Background Corticobasal syndrome (CBS) has a heterogeneous neuropathological spectrum, ranging from the classical corticobasal degeneration to Alzheimer's disease (AD). The neuropathology of CBS is still unpredictable. CSF tau/abeta ratio is a reliable marker of AD.
Objective To evaluate the presence of a distinct clinical and neuroimaging CBS phenotype according to CSF pattern.
Methods 30 patients fulfilling current clinical criteria for CBS entered the study. Each patient underwent a clinical and standardised neuropsychological assessment, and CSF analysis (total tau and abeta42 dosages). CSF AD-like pattern and CSF non-AD like pattern (nAD-like) were identified. In 23 CBS cases, 99mTc-ECD single photon emission computed tomography (SPECT) scan was performed and analysed by statistical parametric mapping.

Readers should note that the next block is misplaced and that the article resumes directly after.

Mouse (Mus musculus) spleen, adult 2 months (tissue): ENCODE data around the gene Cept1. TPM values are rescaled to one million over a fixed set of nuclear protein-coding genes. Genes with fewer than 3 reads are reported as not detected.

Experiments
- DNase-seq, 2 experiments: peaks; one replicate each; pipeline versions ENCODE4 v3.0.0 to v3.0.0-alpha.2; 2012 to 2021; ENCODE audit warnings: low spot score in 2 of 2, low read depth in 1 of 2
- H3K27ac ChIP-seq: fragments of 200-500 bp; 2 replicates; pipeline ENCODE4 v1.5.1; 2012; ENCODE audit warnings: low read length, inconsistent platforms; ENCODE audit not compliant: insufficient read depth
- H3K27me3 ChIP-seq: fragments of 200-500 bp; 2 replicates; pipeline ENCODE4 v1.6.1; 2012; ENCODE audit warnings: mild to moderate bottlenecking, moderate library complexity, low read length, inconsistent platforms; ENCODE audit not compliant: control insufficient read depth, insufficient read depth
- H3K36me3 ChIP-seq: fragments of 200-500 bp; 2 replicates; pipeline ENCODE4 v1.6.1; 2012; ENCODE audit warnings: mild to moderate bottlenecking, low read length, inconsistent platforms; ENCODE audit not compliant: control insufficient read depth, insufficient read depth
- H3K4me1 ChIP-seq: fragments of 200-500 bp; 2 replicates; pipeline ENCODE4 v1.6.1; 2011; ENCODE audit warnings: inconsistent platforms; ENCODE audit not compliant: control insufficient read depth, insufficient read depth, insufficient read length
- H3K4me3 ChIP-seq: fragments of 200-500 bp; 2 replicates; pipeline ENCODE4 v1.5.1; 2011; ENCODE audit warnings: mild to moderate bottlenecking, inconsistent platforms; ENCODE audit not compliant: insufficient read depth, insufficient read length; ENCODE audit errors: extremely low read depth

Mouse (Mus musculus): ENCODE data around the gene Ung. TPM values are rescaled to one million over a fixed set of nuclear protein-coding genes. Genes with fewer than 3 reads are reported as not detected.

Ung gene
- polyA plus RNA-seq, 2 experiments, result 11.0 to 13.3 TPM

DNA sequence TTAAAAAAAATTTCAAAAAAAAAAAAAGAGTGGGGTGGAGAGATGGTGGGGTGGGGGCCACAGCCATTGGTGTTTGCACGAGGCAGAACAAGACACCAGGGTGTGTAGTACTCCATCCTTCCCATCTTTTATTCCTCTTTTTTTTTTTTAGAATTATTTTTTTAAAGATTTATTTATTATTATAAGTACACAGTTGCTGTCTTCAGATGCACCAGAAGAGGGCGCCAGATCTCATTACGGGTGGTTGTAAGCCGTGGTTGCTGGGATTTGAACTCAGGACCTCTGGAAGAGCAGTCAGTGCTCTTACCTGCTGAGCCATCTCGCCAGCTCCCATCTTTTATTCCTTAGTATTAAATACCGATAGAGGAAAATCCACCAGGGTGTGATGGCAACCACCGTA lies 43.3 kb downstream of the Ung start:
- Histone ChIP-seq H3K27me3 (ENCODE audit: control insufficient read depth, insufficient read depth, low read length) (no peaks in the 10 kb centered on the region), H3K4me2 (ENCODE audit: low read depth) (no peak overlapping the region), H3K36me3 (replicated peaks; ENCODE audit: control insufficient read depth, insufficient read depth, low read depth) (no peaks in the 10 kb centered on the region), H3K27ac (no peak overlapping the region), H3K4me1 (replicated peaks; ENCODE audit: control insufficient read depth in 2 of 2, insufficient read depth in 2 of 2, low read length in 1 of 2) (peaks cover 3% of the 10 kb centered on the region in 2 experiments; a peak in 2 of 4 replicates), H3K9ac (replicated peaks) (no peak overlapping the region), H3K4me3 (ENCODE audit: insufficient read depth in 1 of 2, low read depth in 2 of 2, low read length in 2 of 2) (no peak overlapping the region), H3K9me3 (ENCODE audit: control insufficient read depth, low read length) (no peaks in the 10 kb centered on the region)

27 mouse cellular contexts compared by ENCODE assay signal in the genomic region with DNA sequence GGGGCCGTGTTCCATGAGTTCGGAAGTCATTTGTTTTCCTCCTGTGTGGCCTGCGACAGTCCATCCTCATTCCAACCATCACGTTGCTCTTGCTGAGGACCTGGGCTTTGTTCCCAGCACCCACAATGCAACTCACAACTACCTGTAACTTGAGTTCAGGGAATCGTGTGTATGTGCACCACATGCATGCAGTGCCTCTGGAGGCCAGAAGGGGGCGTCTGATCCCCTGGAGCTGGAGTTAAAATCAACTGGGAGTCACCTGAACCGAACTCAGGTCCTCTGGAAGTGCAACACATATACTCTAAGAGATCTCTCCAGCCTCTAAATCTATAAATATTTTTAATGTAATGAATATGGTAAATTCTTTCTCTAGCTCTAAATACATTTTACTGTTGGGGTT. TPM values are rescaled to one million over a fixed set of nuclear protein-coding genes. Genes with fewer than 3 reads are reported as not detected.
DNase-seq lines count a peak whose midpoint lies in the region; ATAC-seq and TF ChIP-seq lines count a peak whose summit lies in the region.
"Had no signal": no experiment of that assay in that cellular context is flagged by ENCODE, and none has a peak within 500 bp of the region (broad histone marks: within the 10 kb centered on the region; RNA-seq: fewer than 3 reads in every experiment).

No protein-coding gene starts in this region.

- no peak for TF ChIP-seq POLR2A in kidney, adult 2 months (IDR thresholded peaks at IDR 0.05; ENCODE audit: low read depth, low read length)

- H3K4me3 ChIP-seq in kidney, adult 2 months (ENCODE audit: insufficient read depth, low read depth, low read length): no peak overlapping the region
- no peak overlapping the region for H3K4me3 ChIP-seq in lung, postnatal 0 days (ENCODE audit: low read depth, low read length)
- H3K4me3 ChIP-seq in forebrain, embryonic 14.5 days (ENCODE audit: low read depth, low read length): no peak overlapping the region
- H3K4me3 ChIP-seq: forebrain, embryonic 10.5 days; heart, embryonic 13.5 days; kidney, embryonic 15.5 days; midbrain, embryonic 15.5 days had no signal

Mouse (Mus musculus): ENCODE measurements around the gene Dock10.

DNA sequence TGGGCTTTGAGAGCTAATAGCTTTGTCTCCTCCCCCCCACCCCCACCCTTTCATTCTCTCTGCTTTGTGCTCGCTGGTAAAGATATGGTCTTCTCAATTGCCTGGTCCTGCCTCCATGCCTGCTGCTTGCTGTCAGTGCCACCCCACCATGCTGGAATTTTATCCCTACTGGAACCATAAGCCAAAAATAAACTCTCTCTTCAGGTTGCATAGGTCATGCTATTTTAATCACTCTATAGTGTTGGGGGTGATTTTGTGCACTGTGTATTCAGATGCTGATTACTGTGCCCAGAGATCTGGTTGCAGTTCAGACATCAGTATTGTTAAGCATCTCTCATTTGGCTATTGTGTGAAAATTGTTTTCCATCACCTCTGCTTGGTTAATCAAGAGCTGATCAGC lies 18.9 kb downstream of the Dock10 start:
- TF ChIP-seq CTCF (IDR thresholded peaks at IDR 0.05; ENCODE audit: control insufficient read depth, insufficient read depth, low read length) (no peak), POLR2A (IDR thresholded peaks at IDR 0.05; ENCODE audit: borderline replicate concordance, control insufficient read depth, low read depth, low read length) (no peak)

Results CSF AD-like pattern was reported in six cases (20%). The two subgroups did not differ in demographic characteristics or global cognitive impairment. The AD-like group showed greater impairment of memory performances, language and psychomotor speed while the nAD-like group had more severe extrapyramidal syndrome with comparable apraxia scores. Voxel by voxel analysis on SPECT images demonstrated that CBS AD-like patients had greater hypoperfusion in the brain areas typically affected by AD—namely, precuneus, posterior cingulate and hippocampus, bilaterally—compared with nAD-like patients (p<0.001). No clusters above the pre-established threshold were detected when nAD-like were compared with AD-like patients.
Conclusions CSF AD-like profile in CBS is associated with earlier memory impairment and brain abnormalities typically found in classical AD. These findings argue for the usefulness of CSF testing to identify AD in CBS, and might suggest a different pharmacological approach on the basis of biological data.
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Competing interests None.
Ethics approval This study was conducted with the approval of the Brescia Hospital Ethics Committee.
Provenance and peer review Not commissioned; externally peer reviewed.
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